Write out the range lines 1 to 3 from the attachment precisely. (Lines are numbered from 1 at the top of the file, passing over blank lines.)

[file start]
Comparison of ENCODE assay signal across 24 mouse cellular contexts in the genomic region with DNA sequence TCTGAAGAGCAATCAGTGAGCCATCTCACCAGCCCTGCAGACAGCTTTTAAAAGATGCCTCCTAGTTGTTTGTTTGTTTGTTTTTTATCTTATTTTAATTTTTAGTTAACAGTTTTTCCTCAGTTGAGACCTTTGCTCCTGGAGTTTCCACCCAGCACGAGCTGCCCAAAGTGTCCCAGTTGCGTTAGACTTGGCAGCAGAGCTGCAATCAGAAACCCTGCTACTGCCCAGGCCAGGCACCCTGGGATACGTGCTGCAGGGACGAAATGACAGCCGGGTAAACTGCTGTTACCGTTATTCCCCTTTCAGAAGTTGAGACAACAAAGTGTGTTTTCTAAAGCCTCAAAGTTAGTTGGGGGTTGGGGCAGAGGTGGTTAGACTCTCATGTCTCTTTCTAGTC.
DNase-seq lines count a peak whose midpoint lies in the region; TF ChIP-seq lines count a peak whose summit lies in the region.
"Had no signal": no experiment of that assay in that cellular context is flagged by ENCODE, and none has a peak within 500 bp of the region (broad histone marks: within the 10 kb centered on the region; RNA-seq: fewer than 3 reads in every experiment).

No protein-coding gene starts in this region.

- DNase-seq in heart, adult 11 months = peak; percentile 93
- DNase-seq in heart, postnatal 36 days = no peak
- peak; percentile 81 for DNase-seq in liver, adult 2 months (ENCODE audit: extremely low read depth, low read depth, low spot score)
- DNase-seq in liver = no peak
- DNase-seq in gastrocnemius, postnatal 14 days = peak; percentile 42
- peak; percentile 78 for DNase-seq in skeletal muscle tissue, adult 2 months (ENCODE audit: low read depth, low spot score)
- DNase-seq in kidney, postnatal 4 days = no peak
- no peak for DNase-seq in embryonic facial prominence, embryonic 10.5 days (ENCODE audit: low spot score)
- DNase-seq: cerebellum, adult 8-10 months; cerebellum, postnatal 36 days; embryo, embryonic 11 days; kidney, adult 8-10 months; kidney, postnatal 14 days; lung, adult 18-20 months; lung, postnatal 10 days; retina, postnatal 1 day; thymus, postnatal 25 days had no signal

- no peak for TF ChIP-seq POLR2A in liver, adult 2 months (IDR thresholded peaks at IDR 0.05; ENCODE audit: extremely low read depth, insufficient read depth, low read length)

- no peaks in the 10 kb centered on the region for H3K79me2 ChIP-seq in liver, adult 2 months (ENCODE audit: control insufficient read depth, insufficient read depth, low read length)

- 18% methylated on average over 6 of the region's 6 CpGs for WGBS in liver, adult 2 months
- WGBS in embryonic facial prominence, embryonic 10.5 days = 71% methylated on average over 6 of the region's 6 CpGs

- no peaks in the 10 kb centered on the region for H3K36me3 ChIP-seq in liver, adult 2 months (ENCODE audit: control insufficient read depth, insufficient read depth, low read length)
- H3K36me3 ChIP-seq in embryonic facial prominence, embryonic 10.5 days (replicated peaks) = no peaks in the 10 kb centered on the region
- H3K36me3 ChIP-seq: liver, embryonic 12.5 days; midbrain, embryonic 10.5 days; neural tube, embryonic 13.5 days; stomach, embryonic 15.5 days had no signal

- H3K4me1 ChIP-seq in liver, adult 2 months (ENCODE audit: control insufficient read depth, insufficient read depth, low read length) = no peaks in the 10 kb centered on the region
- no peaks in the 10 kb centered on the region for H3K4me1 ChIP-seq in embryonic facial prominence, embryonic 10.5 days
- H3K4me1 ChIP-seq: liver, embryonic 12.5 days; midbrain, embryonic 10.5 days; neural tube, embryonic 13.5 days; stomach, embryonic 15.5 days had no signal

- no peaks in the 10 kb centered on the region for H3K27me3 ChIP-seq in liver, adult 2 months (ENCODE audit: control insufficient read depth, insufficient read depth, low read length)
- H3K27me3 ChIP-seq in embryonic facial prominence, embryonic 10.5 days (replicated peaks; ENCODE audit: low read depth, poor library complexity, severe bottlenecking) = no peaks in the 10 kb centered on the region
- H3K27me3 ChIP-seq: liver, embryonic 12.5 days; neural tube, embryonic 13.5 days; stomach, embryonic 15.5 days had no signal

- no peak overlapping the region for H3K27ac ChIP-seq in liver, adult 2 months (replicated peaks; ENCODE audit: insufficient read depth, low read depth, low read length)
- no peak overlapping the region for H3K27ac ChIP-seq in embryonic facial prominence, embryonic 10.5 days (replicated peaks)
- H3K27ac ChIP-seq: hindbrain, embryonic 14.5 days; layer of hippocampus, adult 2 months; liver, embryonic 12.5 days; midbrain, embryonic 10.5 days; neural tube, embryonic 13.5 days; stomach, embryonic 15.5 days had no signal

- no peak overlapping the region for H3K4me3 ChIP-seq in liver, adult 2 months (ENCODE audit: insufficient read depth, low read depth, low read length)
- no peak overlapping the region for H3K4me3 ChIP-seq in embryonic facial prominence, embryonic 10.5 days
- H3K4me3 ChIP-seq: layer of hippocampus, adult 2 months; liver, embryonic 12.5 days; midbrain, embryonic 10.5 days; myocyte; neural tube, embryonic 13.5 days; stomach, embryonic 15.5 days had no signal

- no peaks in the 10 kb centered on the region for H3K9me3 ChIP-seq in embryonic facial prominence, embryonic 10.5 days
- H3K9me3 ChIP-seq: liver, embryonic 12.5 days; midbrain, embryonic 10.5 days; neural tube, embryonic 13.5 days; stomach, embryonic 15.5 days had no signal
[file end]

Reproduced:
Comparison of ENCODE assay signal across 24 mouse cellular contexts in the genomic region with DNA sequence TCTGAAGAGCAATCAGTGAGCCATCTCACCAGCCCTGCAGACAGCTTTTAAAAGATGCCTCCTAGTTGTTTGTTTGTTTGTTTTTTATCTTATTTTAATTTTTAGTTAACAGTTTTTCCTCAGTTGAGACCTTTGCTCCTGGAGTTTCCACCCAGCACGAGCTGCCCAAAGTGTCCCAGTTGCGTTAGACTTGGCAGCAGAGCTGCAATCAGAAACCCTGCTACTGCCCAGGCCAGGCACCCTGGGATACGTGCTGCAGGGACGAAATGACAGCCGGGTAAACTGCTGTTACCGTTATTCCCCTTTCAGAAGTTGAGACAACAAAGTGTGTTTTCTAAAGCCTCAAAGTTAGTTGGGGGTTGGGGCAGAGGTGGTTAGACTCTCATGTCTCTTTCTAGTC.
DNase-seq lines count a peak whose midpoint lies in the region; TF ChIP-seq lines count a peak whose summit lies in the region.
"Had no signal": no experiment of that assay in that cellular context is flagged by ENCODE, and none has a peak within 500 bp of the region (broad histone marks: within the 10 kb centered on the region; RNA-seq: fewer than 3 reads in every experiment).